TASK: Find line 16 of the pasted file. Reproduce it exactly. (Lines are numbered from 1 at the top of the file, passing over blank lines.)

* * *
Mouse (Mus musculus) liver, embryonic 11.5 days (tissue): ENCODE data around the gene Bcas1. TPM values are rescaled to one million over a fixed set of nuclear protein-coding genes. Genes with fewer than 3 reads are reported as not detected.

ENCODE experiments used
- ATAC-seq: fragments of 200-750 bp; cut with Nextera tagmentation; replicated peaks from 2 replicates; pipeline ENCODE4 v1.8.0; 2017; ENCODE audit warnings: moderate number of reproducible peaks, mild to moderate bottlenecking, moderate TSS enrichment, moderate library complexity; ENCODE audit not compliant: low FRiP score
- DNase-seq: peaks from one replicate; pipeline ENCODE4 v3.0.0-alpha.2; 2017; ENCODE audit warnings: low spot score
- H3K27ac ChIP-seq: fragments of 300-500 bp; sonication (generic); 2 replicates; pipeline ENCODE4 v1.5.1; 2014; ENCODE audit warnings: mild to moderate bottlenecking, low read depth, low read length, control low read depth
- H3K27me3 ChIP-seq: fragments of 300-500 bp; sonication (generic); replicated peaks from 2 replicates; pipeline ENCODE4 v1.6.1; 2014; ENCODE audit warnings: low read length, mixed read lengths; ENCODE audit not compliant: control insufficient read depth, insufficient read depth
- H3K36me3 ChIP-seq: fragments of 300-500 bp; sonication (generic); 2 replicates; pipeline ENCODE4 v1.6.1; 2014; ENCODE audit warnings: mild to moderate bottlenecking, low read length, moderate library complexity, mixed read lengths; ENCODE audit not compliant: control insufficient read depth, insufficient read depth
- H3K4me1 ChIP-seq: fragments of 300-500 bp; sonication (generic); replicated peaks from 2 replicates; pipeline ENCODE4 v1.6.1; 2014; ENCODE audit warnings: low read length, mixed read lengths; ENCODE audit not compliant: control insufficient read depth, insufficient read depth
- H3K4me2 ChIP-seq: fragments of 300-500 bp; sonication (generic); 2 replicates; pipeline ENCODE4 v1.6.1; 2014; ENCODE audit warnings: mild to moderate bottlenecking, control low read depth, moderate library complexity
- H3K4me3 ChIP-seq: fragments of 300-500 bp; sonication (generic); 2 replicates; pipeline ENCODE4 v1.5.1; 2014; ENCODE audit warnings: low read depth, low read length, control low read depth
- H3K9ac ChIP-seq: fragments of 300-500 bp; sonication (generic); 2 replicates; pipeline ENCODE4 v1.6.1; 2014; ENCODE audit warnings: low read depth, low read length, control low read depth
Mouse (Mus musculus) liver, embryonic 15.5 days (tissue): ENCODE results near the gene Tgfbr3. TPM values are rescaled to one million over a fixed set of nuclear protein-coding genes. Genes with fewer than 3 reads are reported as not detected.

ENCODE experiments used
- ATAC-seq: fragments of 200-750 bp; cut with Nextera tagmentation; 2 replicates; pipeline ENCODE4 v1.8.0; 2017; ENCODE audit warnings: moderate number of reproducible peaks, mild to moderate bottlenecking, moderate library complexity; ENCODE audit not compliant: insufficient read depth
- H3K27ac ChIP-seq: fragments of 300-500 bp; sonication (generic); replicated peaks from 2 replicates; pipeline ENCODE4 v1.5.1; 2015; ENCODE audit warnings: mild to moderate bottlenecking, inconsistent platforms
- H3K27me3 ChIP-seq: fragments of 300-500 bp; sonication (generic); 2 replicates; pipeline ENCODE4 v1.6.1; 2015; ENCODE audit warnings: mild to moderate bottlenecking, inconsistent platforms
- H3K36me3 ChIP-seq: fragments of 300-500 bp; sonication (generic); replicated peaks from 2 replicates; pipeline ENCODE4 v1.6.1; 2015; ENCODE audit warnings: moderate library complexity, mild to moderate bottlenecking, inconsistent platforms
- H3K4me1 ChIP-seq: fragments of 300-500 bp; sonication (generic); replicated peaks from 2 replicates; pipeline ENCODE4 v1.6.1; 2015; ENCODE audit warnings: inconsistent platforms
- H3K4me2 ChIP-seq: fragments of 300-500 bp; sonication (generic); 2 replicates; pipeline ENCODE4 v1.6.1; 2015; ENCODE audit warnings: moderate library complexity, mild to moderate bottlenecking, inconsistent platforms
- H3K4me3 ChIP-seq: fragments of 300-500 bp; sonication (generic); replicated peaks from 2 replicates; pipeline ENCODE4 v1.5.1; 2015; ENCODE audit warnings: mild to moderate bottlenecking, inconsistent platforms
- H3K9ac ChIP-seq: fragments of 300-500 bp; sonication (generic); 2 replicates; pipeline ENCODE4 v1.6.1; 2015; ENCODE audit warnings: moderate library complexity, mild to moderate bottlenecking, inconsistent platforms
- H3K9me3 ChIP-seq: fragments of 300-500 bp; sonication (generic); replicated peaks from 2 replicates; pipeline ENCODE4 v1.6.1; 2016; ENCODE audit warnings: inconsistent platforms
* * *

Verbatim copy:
- H3K27me3 ChIP-seq: fragments of 300-500 bp; sonication (generic); 2 replicates; pipeline ENCODE4 v1.6.1; 2015; ENCODE audit warnings: mild to moderate bottlenecking, inconsistent platforms